IN THE MATTER OF AN ARBITRATION
BETWEEN: CANADIAN NATIONAL RAILWAY COMPANY
AND UNITED TRANSPORTATION UNION
AND IN THE MATTER OF TWO DISPUTES RELATING TO THE APPLICABILITY OF ARTICLE 79 WITH RESPECT TO THE COMPANY’S PROPOSED ABOLITION OF EXTENDED RUNS ON THE KINGSTON SUBDIVISION AND TO THE APPLICABILITY OF ARTICLE 27 ON THE KINGSTON SUBDIVISION
SOLE ARBITRATOR: J.F.W. Weatherill
A hearing in these matters was held at Toronto on September 30, 2005.
M Church, R.A. Beatty and others, for the union.
J.P. Krawek and B.J. Hogan, for the company.
This matter concerns the proposed abolishment of extended runs on the Kingston Subdivision. The parties have agreed that it should proceed as an ad hoc arbitration, subject to the provisions of article 92 of Collective Agreement 4.16.
The Joint Statement of Issue sets out two issues for determination, and is as follows:
First Issue in Dispute - Application of Article 79
In accordance with an agreement reached in May of 1995 the parties agreed, among other things, to establish Extended Runs on the Kingston Subdivision between Montreal and Toronto to be operated by Montreal based crews.
On August 16, 2005, the Company informed the Union that it plans to revert to a single subdivision operation on the Kingston Subdivision.
Further, it is the Company’s position that such change does not constitute a Material Change that would trigger the notice period or benefits contained in Article 79 - the Material Change provisions of the Collective Agreement.
The Union disagrees with the Company. It is the Union’s position such contemplated Company changes are in effect “material changes” and as such are governed by the provisions of Article 79 of Collective Agreement 4.16.
Second Issue in Dispute - Application of Article 27
Article 27 - Crew Runs, governs the establishment and operation of assignments in through freight service.
Article 27.3 provides that such assignments, pools or sets of runs will be established and regulated as locally arranged between the Local Chairperson of the Union and the proper Officer of the Company.
It is the Union’s position that should the Company revert to single subdivision operations on the Kingston Subdivision that assignments and principles (on such territory), as presently established, be maintained with the necessary modifications, so as to be compatible with single subdivision operations. The Union submits that this position is consistent with the current provisions of the Collective Agreement.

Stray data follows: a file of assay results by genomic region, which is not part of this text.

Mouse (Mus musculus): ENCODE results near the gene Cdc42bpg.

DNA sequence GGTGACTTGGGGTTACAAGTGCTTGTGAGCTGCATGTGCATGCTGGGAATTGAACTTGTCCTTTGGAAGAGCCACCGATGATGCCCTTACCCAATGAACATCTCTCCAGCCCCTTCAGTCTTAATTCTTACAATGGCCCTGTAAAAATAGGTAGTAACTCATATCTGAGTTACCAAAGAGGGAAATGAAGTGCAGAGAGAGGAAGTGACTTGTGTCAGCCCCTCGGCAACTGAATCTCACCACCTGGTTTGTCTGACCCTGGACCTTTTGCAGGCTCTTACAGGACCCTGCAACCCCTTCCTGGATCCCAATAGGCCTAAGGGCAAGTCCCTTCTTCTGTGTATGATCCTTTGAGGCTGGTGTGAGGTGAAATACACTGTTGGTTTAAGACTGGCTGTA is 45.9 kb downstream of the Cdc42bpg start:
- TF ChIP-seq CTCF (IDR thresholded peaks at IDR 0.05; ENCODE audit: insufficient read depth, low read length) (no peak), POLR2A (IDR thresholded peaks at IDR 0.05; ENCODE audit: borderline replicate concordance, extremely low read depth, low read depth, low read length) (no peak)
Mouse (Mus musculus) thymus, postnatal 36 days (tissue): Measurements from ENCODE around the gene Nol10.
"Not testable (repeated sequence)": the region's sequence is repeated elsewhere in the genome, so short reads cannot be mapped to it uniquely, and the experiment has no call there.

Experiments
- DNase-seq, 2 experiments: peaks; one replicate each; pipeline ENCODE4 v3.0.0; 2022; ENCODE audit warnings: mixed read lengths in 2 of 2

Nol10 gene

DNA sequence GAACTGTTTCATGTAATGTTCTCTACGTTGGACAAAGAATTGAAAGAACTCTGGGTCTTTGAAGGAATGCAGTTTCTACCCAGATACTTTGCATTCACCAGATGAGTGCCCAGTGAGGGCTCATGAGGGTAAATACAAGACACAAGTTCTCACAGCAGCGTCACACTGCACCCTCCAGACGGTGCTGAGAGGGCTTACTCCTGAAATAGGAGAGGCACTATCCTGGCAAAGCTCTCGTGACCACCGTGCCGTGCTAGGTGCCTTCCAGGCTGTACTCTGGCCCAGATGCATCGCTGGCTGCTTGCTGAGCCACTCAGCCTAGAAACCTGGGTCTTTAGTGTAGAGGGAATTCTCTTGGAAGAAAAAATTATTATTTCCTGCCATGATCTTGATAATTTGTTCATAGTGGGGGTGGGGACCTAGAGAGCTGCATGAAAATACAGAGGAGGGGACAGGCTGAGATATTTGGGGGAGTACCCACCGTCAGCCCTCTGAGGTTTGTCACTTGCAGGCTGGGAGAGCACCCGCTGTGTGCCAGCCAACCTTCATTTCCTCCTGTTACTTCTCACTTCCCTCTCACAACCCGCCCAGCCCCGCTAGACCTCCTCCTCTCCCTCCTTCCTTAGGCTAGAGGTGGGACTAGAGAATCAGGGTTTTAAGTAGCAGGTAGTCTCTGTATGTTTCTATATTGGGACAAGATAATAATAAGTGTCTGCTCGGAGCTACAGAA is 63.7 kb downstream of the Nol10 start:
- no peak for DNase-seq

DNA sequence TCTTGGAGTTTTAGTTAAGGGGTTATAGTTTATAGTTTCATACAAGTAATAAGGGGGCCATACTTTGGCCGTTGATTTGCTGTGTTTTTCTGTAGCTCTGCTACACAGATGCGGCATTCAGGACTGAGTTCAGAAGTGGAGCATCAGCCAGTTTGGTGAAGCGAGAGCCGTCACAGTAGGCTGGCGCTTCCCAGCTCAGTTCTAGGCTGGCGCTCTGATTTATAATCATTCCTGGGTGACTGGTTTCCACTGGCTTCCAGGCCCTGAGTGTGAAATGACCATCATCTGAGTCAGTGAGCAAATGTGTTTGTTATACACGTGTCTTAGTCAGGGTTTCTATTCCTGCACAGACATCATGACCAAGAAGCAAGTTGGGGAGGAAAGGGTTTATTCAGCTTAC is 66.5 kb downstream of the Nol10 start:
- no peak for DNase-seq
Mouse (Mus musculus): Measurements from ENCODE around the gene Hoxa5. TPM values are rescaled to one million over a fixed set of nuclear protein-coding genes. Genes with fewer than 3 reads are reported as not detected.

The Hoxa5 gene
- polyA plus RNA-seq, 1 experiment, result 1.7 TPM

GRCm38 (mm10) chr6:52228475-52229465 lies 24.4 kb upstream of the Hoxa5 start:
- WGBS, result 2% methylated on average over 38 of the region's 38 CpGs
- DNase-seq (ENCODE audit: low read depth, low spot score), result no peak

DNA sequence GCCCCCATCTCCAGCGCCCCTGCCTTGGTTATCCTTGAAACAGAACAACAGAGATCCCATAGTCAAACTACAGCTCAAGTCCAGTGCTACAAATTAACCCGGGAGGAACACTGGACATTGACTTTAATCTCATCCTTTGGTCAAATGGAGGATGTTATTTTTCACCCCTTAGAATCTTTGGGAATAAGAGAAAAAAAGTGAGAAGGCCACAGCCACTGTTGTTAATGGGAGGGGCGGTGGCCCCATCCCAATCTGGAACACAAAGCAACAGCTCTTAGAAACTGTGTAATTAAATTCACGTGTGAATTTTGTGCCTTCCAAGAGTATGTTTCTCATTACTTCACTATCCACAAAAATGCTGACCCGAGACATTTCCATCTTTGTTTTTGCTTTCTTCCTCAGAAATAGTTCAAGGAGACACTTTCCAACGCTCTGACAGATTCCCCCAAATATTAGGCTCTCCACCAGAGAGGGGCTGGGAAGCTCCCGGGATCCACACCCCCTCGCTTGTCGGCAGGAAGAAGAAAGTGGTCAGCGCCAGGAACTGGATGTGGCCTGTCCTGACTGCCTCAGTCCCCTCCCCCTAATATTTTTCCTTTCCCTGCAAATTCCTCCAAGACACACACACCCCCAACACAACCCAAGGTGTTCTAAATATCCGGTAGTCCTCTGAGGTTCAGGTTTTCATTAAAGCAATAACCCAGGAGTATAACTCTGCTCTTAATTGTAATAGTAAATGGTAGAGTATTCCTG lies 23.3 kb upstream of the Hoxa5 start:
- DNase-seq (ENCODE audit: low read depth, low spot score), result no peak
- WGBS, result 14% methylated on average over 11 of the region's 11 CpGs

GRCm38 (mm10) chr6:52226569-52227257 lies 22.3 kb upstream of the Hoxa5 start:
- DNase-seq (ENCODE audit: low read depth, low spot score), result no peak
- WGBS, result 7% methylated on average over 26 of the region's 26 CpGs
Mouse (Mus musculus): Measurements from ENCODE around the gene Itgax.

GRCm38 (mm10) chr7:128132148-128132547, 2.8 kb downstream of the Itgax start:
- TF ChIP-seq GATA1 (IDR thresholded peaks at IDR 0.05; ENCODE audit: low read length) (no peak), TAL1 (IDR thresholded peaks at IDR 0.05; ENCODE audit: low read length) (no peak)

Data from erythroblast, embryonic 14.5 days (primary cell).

The company submits that Extended Run Principles, currently in effect in this corridor, would no longer be in effect as a result of reverting to single subdivision operations.
Further, the Company submits that the current provisions of the Collective Agreement would apply as it relates to single subdivision operations and that there is no provision in the current Collective Agreement that would require the Company to modify these extended run principles for a single subdivision operation.
Article 92 of the 4.16 Collective Agreement provides the dispute procedure for the resolution of this matter.
AWARD RESPECTING THE FIRST ISSUE
Article 79 of Collective Agreement 4.16 deals with “Material Changes in Working Conditions”. The article is a substantial one, with detailed provisions relating to the negotiations which may take place when a material change is instituted by the company. The issue in this case is whether or not the company’s proposed reversion to a single subdivision operation on the Kingston Subdivision would constitute a material change, in which case the required notice would have to be given, and negotiations undertaken.
For the purposes of this award, the material provisions of article 79 are the following:
79.1 Prior to the introduction of run-throughs, changes or closures of home stations (including those brought about by the sale of a line), or the introduction of new technology initiated solely by the Company and having a significantly adverse effect on employees, the Company will: